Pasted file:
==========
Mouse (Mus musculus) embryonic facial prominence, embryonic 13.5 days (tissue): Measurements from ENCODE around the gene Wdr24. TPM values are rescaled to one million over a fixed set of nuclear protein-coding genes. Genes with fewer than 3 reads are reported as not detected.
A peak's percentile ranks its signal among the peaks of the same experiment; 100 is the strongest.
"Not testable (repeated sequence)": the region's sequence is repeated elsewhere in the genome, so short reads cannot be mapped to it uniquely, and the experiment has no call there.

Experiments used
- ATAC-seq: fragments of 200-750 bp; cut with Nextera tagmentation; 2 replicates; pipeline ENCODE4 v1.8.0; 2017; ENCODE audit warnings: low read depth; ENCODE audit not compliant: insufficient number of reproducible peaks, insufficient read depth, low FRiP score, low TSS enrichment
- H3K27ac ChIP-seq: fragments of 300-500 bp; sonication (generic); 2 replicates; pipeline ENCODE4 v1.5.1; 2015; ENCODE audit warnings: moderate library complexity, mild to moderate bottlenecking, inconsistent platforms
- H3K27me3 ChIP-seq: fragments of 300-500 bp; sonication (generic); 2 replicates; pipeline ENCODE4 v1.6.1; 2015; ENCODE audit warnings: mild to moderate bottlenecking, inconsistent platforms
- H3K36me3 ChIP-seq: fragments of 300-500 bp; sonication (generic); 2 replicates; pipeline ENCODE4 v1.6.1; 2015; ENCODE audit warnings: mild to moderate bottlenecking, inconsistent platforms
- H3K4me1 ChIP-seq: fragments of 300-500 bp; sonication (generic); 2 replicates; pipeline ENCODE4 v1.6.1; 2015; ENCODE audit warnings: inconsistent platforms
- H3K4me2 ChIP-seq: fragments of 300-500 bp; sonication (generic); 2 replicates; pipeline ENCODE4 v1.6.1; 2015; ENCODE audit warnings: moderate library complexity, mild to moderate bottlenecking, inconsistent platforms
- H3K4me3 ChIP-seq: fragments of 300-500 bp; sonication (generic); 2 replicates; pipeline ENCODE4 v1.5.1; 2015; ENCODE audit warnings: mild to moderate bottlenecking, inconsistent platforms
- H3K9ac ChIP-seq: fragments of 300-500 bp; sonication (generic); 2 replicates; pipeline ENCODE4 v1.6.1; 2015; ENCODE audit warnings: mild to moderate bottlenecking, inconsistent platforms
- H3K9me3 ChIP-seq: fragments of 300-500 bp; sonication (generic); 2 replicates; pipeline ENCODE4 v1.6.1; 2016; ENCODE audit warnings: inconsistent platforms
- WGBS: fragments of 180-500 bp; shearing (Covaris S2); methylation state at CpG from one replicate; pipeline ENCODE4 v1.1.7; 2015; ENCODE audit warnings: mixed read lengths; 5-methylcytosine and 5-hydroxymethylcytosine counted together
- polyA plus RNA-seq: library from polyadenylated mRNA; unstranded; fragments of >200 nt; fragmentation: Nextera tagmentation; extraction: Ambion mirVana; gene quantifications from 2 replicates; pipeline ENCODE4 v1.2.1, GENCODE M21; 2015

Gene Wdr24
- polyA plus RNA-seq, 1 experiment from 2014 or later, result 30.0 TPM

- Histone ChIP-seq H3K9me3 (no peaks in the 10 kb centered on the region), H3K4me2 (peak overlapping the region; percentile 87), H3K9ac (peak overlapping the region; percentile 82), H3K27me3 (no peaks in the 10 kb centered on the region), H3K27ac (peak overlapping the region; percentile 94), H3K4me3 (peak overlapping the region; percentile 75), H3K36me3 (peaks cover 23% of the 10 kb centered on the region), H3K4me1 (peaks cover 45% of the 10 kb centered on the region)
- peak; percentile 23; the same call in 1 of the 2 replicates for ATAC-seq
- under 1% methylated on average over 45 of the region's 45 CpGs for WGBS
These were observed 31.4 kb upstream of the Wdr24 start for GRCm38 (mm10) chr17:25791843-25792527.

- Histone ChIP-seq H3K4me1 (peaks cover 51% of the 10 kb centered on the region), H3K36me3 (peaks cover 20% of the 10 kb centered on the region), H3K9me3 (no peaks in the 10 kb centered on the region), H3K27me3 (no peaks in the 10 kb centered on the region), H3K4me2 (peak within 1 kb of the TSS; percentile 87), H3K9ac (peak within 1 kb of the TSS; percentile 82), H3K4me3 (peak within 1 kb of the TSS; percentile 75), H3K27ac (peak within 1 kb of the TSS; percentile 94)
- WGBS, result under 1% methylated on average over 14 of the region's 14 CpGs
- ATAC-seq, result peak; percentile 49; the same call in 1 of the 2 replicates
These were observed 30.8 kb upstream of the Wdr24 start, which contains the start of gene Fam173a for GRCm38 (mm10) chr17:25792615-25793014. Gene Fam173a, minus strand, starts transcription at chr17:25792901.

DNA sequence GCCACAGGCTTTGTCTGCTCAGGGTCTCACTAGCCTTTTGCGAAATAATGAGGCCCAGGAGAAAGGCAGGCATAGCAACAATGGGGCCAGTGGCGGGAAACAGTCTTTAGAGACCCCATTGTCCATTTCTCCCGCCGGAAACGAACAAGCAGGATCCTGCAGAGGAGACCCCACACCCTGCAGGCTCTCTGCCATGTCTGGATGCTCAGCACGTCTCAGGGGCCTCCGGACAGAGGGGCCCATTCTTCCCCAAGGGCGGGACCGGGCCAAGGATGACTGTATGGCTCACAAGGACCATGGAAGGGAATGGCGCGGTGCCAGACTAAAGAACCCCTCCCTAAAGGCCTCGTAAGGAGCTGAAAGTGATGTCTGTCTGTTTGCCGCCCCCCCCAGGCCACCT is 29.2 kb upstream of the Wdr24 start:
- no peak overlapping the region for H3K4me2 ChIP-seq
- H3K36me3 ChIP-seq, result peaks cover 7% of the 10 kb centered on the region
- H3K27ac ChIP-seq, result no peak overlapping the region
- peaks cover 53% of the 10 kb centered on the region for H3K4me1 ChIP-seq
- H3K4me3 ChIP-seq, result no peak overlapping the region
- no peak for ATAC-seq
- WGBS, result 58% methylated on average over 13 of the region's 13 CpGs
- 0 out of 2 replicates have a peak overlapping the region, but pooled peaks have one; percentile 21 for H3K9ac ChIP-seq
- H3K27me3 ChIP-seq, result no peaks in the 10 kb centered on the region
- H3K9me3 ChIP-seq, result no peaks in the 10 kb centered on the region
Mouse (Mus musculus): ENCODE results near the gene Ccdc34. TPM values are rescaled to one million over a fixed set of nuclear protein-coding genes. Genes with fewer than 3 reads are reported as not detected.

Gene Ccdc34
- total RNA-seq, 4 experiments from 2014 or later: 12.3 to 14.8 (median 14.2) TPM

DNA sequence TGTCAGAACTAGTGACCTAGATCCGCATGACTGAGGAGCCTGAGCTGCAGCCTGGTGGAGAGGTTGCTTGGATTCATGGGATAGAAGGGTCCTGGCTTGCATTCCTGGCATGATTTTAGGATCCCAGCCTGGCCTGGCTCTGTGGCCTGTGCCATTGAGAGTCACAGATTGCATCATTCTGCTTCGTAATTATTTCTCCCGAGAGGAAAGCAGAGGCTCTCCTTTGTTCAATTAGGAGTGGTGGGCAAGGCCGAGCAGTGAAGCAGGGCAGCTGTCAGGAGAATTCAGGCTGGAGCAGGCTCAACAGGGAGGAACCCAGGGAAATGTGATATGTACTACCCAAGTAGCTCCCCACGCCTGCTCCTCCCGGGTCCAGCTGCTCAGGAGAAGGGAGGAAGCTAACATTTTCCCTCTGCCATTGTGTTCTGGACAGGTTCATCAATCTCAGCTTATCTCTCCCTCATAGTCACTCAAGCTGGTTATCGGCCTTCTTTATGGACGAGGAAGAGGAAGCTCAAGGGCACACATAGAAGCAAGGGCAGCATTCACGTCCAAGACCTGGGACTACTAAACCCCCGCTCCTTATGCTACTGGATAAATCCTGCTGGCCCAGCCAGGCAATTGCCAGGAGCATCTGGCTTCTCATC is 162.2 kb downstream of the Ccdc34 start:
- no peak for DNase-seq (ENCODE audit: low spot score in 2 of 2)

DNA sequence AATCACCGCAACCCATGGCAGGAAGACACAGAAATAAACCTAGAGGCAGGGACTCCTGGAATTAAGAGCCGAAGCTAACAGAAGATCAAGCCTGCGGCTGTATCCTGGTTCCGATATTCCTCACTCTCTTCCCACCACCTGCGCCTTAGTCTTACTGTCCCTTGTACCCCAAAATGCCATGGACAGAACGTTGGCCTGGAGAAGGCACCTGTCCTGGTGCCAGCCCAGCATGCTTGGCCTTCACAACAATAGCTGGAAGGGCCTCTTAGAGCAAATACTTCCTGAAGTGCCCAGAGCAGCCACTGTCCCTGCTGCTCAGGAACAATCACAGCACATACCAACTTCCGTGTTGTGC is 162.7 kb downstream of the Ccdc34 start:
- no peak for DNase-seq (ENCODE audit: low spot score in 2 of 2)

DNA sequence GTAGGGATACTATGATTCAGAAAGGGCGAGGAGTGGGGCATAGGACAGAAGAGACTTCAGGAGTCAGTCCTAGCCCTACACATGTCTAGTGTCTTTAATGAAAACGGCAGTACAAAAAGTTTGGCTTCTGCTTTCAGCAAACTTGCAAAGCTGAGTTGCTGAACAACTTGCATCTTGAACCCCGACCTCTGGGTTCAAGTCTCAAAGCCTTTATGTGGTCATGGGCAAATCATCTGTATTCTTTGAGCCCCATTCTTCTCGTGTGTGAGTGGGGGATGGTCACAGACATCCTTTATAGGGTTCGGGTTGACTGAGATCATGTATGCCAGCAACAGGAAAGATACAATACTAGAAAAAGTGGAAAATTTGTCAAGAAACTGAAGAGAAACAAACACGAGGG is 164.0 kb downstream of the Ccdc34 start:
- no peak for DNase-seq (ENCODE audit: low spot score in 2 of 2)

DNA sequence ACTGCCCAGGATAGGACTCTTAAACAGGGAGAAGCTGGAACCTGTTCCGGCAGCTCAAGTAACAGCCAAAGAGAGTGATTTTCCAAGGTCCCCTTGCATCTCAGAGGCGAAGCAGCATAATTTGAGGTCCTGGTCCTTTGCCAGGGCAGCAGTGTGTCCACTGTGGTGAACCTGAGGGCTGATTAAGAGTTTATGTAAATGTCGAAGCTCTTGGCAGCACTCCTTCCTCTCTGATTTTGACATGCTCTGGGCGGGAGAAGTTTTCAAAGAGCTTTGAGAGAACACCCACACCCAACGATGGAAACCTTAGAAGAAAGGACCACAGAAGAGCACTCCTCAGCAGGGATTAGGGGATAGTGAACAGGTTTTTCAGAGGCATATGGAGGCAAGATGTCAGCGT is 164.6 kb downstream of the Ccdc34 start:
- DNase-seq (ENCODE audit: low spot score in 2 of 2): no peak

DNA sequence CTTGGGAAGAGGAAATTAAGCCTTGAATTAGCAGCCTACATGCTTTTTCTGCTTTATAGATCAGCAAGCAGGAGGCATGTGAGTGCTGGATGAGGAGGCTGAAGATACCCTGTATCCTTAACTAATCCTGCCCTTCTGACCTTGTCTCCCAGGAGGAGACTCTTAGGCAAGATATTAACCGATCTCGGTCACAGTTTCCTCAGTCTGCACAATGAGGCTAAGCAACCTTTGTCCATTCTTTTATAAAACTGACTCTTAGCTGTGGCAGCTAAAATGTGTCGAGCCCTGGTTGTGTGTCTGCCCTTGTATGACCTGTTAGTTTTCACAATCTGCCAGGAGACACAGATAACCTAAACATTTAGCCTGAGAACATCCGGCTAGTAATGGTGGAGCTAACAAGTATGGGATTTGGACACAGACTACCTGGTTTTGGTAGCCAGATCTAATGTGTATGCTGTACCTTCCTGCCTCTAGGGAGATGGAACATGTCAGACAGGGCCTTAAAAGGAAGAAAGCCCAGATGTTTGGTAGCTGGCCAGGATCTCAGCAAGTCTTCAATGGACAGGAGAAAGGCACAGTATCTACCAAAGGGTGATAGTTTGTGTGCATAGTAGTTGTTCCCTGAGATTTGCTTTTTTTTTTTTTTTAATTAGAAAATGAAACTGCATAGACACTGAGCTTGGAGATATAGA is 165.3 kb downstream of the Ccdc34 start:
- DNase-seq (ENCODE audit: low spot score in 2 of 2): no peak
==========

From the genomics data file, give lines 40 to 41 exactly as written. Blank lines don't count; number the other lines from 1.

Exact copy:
DNA sequence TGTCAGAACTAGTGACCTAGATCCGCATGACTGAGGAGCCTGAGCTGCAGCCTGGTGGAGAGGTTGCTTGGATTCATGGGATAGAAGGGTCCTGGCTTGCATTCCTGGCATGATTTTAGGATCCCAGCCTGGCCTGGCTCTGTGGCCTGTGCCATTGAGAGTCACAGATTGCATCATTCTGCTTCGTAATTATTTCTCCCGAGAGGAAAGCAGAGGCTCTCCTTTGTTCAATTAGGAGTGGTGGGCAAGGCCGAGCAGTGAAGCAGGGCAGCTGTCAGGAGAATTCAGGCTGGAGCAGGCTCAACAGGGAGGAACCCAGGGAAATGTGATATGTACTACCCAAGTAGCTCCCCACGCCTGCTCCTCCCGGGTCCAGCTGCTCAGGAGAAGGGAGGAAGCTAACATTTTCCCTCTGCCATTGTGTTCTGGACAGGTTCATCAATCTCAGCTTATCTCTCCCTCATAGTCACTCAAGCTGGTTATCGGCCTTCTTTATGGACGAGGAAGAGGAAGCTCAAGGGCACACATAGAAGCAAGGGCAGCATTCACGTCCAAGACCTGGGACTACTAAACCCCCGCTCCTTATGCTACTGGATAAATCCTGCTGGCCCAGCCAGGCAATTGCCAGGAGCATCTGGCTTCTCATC is 162.2 kb downstream of the Ccdc34 start:
- no peak for DNase-seq (ENCODE audit: low spot score in 2 of 2)